Theses Doctoral

The Path Toward the Other: Relational Subjectivity in Modern Chinese Literature, 1919-1945

Cannella, Shannon Marie

This thesis explores the uncharted territory of relational subjectivity in modern Chinese literature. As a model of identity that positions the self in a web of social interaction, emotional connectivity, relational subjectivity suggests that the self is continually partial, open, and constantly "under construction." Lacking an autonomous "closed system," subjects remain open to exchange and to becoming agents of co-created meaning. Through readings of the fiction, essays, and poetry of Lu Xun, Ye Shaojun, Shen Congwen, Bing Xin, Xiao Hong, and Eileen Chang, I investigate the ways these writers manipulated narrative structure, texture and voice to present a discourse of openness, receptivity, and tolerance for difference. My investigation uncovers a wider range of subjectivities and relational yearning than was previously recognized for this era. Chinese writers also linked the discourse of relational subjectivity with a more generalized epistemological openness characterized by neutral visual attentiveness and acts of listening. This study reflects a growing interest in locating forms of sociality in the modern Chinese context. As such, my work furthers the theoretical discourse for examining self-other relationships, especially those shaped by multiple-perspectivism, non-hierarchy and horizontal ways of seeing. Finally, this research offers possibilities for locating an alternative beginning for modern Chinese conceptualizations of self in community.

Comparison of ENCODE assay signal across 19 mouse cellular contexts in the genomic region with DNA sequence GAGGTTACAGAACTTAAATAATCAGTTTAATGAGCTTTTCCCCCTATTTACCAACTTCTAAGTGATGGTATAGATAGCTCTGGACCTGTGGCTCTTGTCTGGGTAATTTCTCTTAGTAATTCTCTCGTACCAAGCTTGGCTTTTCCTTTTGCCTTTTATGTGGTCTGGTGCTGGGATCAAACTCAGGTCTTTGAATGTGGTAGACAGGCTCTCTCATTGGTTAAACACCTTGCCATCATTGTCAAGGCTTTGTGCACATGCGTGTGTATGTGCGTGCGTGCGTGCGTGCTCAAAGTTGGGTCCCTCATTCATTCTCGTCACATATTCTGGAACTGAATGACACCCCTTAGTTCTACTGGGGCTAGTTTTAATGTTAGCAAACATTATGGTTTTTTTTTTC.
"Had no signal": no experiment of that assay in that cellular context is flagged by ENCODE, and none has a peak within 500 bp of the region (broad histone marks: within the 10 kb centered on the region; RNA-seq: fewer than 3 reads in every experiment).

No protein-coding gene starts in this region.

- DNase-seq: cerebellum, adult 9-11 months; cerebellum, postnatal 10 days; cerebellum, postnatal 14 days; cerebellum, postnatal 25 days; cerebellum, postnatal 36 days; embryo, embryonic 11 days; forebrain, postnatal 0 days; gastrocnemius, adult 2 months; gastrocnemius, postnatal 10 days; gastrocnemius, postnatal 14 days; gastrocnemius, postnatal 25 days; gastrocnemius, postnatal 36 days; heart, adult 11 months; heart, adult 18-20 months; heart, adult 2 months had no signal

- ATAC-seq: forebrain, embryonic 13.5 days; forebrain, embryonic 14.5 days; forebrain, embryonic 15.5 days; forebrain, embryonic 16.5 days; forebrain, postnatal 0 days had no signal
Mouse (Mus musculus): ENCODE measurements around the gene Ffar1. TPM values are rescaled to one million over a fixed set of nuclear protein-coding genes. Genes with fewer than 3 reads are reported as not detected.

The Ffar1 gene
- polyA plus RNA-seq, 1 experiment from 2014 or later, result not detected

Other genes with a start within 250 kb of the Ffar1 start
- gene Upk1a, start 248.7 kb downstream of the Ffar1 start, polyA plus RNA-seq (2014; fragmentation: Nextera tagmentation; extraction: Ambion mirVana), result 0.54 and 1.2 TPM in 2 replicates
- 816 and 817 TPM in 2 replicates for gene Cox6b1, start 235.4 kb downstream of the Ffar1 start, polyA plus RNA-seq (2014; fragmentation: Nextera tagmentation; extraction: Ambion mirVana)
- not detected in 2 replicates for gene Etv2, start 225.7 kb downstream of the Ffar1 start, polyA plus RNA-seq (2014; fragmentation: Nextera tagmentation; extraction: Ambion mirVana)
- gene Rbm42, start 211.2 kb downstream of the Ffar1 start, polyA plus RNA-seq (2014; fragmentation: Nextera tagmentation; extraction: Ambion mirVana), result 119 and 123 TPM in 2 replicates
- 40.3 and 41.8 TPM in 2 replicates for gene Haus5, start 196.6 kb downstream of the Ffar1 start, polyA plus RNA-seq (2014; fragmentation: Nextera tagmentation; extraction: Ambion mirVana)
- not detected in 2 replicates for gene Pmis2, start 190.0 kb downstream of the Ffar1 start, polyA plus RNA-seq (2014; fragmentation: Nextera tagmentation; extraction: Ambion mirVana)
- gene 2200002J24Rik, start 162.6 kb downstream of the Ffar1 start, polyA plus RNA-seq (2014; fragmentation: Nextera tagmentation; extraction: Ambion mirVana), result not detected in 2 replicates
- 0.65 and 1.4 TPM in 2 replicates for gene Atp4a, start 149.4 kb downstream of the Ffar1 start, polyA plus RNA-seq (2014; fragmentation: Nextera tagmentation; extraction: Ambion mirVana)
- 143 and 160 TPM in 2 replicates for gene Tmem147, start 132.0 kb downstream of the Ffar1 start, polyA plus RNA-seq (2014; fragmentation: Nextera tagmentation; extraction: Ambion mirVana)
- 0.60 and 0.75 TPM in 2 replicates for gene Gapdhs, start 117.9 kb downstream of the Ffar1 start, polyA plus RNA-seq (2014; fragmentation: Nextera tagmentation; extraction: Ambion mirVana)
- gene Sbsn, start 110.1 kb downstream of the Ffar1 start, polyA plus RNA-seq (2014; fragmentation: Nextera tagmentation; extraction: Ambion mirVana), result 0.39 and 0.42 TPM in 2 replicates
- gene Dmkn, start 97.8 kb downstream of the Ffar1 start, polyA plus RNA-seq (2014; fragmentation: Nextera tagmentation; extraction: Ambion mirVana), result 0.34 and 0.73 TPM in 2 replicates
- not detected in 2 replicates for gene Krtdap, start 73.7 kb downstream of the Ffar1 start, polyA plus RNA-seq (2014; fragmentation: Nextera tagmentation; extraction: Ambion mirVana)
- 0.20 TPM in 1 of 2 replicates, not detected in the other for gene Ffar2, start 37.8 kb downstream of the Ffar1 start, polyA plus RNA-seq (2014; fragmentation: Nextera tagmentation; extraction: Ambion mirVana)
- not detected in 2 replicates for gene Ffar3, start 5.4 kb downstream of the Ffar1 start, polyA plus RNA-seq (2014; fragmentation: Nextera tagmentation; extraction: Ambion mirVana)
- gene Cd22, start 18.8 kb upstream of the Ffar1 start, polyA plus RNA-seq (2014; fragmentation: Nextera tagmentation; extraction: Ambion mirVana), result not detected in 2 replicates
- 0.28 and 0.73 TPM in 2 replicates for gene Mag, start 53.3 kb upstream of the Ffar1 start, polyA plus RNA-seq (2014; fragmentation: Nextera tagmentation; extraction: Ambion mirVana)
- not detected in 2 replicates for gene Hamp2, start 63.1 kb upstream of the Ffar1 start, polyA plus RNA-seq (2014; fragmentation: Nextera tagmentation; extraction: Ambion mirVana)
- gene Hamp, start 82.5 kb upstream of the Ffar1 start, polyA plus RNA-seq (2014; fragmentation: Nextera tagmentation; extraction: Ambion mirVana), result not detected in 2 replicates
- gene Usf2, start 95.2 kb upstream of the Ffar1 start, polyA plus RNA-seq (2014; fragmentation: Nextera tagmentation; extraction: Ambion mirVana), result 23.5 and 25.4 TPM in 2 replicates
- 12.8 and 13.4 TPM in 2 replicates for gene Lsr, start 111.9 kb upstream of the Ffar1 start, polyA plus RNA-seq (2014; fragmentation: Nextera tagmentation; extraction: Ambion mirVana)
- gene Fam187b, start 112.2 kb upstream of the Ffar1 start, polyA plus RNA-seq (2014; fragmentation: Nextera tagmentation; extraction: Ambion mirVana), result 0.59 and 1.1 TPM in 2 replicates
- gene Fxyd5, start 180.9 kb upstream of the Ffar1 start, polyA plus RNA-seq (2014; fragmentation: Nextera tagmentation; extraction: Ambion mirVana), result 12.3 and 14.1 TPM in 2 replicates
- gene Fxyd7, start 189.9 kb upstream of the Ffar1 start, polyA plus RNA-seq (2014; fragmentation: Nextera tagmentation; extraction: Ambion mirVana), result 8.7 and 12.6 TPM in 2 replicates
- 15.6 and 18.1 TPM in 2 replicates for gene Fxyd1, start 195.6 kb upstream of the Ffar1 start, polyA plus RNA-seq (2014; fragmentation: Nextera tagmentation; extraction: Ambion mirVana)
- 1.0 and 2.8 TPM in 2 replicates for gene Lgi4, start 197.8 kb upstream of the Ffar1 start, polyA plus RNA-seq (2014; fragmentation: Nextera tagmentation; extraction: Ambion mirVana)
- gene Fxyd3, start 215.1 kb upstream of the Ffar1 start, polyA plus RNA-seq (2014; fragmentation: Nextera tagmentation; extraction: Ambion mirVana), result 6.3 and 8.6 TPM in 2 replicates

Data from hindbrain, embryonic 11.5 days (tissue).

Geographic Areas


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More About This Work

Academic Units
East Asian Languages and Cultures
Thesis Advisors
Wang, David Der-wei
Ph.D., Columbia University
Published Here
January 6, 2014